Eruv decision a win for the community

All smiles: Yair Miller (centre) with other Jewish members of the St Ives community, directly after Ku-ring-gai Council’s decision to approve the St Ives Eruv. Photo: Shane Desiatnik

CRIES of “mazal tov” echoed inside a packed Ku-ring-gai Council chambers on Tuesday night when, after an often heated two-hour debate following months of uncertainty, the St Ives eruv was approved by a resounding 8-2 margin.

NSW Jewish Board of Deputies (JBOD) chief executive Vic Alhadeff – who in September slammed the St Ives Progress Association (SIPA) for distributing pamphlets against the eruv that he labelled “textbook anti-Semitism” – told The AJN on Wednesday: “We applaud Ku-ring-gai Council for its sensible decision.

“The eruv enables Jewish residents of St Ives to observe their faith in an innocuous way, and we can all now put this issue behind us and move on,” Alhadeff said.

Member for Ku-ring-gai Alister Henskens told The AJN he always maintained the eruv “will have a negligible impact on the community”.

“I am very glad that a strong majority of the Council decided the matter on its merits and supported continuing tolerance and harmony in our community,” Henskens said.

Davidson MP Jonathan O’Dea told The AJN, “It was important that proper process was followed, and it has been”.

“It is important now that the community accepts and respects Council’s decision.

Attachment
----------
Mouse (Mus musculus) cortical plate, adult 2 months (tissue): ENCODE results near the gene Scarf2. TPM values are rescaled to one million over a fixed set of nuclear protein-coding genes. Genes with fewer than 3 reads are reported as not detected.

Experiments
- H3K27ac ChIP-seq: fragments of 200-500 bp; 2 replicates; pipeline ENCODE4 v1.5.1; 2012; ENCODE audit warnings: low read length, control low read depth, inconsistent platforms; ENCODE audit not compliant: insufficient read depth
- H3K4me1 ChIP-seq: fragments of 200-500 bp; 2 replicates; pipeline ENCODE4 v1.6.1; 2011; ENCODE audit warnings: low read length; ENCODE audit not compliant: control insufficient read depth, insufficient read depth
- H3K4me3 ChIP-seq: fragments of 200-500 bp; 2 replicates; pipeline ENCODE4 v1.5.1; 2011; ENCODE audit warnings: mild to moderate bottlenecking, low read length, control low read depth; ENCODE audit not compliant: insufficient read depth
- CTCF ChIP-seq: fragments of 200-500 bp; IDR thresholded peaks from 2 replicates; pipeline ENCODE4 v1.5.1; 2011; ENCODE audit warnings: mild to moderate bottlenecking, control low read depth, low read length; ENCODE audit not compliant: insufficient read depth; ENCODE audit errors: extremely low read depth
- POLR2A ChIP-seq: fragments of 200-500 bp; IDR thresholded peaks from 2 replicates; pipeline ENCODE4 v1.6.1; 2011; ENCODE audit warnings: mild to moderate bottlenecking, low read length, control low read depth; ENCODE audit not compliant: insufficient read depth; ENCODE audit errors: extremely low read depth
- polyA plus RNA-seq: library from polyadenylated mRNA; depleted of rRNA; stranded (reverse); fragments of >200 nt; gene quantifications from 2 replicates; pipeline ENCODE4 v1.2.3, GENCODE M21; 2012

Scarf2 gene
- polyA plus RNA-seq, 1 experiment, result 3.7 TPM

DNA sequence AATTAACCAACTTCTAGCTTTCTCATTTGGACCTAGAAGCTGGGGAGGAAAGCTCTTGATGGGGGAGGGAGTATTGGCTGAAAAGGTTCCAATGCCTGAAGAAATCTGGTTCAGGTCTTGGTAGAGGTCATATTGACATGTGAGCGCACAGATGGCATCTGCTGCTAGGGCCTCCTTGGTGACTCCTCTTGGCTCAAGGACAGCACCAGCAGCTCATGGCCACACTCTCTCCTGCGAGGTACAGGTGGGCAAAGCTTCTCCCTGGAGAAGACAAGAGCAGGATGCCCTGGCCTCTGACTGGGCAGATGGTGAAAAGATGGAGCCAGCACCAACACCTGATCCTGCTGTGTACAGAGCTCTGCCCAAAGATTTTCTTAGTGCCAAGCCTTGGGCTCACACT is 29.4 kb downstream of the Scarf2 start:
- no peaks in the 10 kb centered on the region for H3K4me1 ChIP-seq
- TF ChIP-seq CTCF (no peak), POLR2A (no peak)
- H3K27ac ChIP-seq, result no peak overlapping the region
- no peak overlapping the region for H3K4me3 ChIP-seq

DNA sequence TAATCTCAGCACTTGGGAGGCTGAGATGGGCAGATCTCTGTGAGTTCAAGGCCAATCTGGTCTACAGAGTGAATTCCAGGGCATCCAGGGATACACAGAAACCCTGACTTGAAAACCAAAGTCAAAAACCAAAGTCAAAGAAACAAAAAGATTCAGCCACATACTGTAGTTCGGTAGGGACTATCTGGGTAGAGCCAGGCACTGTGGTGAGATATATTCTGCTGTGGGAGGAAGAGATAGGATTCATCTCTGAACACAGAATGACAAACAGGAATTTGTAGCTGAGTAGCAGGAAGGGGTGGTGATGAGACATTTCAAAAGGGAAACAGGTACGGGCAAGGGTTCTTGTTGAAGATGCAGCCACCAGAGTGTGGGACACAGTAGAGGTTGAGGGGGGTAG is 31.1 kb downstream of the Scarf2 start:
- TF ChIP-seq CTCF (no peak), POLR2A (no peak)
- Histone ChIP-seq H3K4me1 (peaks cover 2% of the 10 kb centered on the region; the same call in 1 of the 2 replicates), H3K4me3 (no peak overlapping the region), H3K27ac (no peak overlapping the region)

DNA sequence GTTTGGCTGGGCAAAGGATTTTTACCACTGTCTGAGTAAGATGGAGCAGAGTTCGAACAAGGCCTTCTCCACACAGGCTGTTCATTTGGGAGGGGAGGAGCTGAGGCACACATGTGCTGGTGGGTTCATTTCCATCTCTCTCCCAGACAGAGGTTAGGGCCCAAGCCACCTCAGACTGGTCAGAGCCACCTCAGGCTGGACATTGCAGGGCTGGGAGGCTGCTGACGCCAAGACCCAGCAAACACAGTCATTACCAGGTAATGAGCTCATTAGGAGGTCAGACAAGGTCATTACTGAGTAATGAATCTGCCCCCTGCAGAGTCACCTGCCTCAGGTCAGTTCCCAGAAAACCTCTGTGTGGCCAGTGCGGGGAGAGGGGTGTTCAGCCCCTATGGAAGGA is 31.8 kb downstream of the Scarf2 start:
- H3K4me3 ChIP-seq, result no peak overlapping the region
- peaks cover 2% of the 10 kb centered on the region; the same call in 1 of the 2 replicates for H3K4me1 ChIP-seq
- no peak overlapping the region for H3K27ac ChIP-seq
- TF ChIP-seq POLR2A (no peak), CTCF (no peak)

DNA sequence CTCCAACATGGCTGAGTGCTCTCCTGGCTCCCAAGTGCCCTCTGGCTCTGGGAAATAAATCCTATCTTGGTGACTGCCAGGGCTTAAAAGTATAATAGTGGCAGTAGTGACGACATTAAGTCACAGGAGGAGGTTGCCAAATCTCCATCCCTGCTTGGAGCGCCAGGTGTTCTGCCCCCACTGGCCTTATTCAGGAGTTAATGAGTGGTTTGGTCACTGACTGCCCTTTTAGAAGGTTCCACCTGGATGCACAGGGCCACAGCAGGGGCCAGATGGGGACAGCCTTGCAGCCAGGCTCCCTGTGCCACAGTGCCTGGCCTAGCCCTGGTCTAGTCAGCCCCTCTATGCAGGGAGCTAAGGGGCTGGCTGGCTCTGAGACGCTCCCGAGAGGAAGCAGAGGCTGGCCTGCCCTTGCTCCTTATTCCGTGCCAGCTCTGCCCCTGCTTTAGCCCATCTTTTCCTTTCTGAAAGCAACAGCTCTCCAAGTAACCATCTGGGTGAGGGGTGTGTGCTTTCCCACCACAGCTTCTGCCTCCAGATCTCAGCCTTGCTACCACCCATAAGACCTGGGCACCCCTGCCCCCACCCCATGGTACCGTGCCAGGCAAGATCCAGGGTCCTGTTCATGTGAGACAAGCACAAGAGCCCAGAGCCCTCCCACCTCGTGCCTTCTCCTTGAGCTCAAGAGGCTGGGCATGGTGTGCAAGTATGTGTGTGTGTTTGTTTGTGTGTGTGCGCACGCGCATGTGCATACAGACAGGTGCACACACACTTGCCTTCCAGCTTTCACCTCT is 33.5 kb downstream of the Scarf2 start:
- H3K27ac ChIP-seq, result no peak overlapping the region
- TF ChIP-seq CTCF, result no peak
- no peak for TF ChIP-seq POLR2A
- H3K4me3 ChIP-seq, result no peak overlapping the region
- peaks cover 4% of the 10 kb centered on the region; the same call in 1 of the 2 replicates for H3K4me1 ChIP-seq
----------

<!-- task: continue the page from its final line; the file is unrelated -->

“My personal view is that it [the eruv] is harmless,” O’Dea said.

Hornsby MP Matt Keane told The AJN, “Council’s decision was overwhelmingly a victory for tolerance, diversity and strengthening of community, in the face of fear, intolerance and the ugly side of Australian politics.”

Jewish speakers from the public stressed during the debate how much the eruv improves the lives of observant Jews, has no negative impact on other residents, and acts as “a device of inclusion rather than division”.

Adam Kellerman said, “I see this as an incredible opportunity to enhance peace and equality in this area – if there is oppression on one of us, there is oppression on all of us.”

The large Jewish contingent in the gallery was heartened by strong words of support from several Christian members of the public – particularly St Ives resident Anita Stucken – who said, “There is no place for exclusion, discrimination or anti-Semitism.”

“As a Christian, I found the post box flyers circulating a few weeks ago [by SIPA] horrific.

“None of us should remain silent in the face of such awful rhetoric.

“Let us be real – these [Jewish] people are our neighbours, our friends – let us not discriminate based on faith.”

Reverend Michael Kellahan said, “This really isn’t a question about plastic poles – this really is a question of religious freedom.”

Members of the public who spoke against the eruv claimed it was “illegally constructed” and “unlawful”, despite a Council report that confirmed “there are no technical reasons to refuse the application”.

Some went further, making controversial comments describing the eruv’s boundaries as “tentacles”, and that it would make St Ives “a religious enclave”.

When presenting her motion to approve the application, Councillor Chantelle Fernari-Osmond said, “I will vote on the basis of my personal, life experiences and values, knowing it [the application] is technically sound – the Jewish faith is a peaceful faith. That’s why I will be supporting this motion.”

Ku-ring-gai Deputy Mayor David Ossip said during the debate, “The eruv has been a part of the Jewish population for over 2000 years – it is an instrument of integration.”

Councillors Elaine Malicki and Christiane Berlioz voted against the application.

SHANE DESIATNIK